Pretty much everyone who navigates the tattoo scene, at least once stumbled across this horned face with demonic eyes and sharp teeth. The Japanese Hannya tattoo is a very popular motif and you can wear it in all shapes and colours. But what hides behind this mask with distorted facial features?
Japanese Hannya in the Noh-Theatre
The name probably comes from the “Hannya Shingyo Sutra”, which plays a central role in Budhism.
The background of the figure is based on the play “The Lady Aoi” which is itself based on the novel “The Story of Prince Genji” (1021).
In the play, after Hikaru Genji has an affair with Lady Aoi, he rejects Lady Rokujo, which sends her into a rage. Her hateful soul leaves her body in her sleep and follows Lady Aoi, with fatal consequences.
“Oh, the terrible voice of Hannya”, exclamates Lady Aoi associating for the first time the character to the name.
As a result the name has since then generally stood for a woman who becomes a kind of female Oni through hatred and jealousy.
Female demon aka Hannya
In traditional Japanese folk beliefs, people fear female jealousy, this is why the mask almost always has feminine connotations.
One of the most striking is the split hairline on the head. This hairstyle was not common for men, that’s why it clearly indicates a woman. Other striking features of Hannyas are for instance fangs, pronounced jaw area, high forehead, horns, enlarged eyes, skin color (from white, to bluish / greenish and finally red, according to the intensity of the negative feelings).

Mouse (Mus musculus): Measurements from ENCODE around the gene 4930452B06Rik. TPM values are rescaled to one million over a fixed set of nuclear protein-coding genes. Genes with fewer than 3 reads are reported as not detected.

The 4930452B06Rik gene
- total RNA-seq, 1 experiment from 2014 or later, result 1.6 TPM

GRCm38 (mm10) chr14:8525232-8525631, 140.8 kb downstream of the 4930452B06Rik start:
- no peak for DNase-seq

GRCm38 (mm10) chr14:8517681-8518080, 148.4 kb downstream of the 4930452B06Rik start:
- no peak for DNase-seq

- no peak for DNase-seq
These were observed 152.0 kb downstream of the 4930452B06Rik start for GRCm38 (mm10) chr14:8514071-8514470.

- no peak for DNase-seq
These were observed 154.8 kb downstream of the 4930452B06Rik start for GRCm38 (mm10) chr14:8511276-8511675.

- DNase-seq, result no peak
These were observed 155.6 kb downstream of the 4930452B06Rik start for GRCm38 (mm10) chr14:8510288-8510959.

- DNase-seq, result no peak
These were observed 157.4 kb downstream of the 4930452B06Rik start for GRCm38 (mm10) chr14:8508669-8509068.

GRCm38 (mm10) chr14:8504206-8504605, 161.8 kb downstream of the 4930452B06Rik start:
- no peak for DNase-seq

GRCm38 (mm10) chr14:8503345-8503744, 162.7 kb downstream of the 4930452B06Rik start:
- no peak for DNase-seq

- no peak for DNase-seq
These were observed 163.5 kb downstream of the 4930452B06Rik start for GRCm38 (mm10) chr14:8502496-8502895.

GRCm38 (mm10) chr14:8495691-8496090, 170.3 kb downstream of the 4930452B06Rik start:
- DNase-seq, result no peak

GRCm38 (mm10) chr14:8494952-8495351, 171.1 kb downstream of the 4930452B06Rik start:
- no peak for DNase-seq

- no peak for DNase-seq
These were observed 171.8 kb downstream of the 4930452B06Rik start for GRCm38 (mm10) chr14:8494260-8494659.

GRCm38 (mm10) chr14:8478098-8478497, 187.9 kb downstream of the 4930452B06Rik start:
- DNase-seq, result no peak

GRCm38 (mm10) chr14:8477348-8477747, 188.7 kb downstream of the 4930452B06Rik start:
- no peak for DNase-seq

Of course, there are hardly any limits to creativity here. That’s why artists can interpret the Hannya mask as they want.
Japanese Hannya as a tattoo motif
All cultures of the world know the Japanese Hannya tattoo motif.
We all carry demons within us and if we are not careful and let them guide our feelings they could overwhelm us. In the western world “Dr. Jekyll and Mr. Hyde” is a modern example of it. We have to learn how to control our demons, as this can give us a lot of strength and bring us closer to our goals.
The Japanese Hannya tattoo motif stands indeed for being aware of our inner demons: we use them for our purposes, always being careful to not let them use us.
Of course, everyone can create a personal connection to the design, since a Japanese Hannya tattoo is a very aesthetic motif for both small and large tattoo projects.
Do you want to know more about the Japanese Hannya tattoo? Then stop by the shop and let Swen tell you more about the exciting world of Yokai.
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See you soon at Good Old Times Tattoo Berlin.